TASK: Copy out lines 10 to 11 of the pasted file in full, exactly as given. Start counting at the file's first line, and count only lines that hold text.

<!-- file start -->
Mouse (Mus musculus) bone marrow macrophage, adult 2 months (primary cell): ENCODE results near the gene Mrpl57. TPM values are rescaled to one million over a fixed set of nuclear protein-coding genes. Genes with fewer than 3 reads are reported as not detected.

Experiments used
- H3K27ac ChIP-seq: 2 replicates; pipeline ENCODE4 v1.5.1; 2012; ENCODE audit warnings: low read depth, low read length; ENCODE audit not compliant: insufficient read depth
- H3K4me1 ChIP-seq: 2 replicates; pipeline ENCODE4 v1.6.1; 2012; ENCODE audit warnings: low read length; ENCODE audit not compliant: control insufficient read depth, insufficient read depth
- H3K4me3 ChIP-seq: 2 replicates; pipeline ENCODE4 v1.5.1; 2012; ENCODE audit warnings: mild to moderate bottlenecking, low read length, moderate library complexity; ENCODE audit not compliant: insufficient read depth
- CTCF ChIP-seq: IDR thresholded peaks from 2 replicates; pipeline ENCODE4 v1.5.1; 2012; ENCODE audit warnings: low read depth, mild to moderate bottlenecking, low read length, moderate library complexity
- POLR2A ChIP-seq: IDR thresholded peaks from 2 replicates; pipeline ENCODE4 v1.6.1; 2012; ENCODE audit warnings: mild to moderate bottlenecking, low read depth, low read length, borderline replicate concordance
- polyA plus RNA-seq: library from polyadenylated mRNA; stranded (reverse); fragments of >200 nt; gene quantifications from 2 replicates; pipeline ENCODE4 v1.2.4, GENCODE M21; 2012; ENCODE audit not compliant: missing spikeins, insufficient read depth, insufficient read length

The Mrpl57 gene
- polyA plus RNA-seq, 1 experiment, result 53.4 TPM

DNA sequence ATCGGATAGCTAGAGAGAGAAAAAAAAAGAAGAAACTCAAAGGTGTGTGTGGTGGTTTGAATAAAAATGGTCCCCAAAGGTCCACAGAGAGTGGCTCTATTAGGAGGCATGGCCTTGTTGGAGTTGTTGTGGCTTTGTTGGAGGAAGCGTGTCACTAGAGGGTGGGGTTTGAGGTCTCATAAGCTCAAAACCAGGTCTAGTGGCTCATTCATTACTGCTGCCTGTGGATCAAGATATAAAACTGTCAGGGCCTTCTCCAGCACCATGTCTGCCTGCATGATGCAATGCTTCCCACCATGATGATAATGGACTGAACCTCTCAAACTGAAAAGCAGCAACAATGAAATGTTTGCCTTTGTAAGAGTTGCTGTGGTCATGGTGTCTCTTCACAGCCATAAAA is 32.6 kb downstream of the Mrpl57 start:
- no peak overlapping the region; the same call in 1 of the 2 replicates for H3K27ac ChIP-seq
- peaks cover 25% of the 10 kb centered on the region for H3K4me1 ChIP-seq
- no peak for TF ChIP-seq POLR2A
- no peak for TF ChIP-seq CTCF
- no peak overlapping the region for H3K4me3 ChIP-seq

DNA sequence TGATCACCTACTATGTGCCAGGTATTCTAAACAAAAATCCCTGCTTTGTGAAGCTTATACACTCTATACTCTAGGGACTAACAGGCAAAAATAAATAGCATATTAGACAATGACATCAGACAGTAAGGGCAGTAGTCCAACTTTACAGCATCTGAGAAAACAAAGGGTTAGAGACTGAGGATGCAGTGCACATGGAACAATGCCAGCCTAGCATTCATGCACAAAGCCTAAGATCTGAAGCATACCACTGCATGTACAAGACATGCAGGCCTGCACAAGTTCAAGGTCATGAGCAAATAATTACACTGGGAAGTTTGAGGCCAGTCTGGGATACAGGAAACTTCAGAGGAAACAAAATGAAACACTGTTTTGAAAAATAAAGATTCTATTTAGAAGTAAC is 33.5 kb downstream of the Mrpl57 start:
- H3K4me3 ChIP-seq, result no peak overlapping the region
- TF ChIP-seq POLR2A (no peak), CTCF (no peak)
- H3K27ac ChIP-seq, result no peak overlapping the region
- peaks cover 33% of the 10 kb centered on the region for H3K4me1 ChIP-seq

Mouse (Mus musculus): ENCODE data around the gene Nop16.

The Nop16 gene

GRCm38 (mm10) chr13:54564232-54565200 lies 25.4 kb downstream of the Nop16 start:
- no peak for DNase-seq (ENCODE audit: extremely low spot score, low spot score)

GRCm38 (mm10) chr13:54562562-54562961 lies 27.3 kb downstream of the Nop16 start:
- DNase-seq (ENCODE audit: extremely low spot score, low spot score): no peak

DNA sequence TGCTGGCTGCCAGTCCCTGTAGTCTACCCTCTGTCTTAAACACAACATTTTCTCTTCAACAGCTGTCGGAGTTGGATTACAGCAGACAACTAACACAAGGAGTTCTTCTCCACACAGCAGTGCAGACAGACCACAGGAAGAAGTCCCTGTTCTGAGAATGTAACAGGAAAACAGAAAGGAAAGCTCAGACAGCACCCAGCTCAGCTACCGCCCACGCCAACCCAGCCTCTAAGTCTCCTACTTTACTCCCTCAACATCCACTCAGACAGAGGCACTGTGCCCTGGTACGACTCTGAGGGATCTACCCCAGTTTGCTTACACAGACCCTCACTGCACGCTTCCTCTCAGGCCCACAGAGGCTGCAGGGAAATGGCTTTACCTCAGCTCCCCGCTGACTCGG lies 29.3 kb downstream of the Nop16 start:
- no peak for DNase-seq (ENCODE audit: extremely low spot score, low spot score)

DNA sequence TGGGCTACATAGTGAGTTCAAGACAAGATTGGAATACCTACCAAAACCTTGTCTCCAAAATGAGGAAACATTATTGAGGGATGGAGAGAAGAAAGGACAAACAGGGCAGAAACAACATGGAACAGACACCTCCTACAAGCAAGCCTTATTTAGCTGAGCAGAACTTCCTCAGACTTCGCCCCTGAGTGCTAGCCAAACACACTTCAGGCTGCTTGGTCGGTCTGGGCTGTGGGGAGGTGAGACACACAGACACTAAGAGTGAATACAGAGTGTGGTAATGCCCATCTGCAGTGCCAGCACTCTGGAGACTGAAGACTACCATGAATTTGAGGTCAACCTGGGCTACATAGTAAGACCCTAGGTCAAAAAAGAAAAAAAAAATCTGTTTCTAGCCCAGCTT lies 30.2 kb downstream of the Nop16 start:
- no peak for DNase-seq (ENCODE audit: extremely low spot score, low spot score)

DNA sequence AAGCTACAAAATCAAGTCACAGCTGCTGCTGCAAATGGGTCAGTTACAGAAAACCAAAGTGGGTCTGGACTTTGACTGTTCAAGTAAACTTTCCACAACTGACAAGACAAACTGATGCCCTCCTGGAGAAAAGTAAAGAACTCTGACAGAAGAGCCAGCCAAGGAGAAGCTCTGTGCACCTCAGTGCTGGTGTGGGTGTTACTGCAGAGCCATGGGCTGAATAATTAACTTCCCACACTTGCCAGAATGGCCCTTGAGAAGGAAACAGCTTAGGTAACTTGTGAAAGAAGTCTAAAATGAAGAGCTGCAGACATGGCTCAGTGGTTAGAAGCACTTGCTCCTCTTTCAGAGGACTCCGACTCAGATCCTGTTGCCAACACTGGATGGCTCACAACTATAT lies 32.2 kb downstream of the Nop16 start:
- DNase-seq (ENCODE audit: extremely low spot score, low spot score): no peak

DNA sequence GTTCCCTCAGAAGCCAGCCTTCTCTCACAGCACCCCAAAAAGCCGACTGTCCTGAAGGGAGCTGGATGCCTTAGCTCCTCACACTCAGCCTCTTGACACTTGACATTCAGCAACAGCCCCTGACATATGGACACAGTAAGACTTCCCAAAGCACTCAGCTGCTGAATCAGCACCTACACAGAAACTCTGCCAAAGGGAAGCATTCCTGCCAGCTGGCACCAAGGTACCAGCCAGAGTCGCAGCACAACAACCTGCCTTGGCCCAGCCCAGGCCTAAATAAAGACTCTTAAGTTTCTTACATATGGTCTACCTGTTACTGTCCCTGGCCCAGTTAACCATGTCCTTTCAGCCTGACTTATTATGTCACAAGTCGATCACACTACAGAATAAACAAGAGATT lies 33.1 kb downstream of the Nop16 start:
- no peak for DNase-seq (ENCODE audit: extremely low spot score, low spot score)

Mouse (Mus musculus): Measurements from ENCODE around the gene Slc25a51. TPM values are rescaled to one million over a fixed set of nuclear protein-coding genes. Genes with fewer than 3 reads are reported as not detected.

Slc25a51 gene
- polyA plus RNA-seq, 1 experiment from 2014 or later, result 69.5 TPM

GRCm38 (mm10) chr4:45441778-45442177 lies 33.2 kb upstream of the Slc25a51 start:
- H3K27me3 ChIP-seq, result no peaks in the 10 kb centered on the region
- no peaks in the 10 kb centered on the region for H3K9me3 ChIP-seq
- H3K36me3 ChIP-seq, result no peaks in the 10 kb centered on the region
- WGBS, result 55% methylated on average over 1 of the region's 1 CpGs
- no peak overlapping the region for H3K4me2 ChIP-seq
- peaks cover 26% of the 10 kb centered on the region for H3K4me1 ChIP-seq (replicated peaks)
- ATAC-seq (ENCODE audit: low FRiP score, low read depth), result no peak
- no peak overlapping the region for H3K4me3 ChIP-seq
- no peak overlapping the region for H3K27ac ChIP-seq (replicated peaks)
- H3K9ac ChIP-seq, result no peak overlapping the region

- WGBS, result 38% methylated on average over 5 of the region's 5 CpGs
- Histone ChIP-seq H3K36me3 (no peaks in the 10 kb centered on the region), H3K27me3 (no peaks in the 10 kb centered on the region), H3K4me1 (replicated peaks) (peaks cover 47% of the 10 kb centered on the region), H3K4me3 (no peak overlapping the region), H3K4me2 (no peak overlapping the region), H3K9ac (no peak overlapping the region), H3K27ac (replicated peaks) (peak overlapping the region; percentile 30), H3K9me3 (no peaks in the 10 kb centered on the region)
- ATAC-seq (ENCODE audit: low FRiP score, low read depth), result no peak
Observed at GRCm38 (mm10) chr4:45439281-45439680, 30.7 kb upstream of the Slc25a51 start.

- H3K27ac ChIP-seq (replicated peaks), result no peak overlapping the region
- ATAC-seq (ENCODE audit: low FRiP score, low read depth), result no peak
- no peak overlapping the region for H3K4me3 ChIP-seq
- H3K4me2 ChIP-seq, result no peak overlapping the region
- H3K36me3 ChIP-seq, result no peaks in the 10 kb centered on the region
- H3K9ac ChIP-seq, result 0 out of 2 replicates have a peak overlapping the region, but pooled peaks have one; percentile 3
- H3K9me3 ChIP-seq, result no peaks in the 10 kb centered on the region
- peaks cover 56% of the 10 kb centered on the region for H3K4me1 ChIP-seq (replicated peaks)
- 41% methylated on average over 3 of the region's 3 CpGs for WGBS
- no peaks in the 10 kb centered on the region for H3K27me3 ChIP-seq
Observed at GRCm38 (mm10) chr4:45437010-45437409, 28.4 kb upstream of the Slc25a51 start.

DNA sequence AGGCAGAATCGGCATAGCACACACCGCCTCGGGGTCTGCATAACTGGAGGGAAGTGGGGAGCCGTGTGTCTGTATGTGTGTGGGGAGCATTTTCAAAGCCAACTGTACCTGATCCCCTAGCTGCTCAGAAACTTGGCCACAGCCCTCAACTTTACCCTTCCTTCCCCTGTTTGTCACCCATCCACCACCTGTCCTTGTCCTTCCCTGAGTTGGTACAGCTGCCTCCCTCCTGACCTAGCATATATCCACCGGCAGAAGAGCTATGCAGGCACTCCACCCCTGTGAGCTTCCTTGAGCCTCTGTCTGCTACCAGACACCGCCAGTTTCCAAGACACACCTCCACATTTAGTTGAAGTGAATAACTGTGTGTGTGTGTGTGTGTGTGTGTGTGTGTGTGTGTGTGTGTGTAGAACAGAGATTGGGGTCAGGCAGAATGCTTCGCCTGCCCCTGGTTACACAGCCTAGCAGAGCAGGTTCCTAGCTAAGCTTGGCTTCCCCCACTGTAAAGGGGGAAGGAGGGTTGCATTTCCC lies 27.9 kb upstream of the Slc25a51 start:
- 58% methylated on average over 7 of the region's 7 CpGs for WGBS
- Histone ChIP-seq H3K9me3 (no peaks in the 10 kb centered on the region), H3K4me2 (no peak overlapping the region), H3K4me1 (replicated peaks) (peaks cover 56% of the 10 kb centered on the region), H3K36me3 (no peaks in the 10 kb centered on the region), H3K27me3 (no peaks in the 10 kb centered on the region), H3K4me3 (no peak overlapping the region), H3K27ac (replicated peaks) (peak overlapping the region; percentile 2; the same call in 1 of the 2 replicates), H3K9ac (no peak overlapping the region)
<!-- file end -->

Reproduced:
- polyA plus RNA-seq, 1 experiment, result 53.4 TPM

DNA sequence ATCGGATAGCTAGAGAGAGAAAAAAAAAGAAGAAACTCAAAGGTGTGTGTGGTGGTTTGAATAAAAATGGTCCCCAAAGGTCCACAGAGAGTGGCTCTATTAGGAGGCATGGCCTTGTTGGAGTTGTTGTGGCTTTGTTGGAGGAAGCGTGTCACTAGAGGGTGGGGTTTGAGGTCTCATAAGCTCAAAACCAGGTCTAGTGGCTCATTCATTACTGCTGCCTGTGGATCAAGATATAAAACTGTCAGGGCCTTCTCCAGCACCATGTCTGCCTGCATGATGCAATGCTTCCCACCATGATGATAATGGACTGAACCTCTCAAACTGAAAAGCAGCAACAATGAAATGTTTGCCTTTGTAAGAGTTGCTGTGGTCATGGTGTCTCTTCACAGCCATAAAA is 32.6 kb downstream of the Mrpl57 start: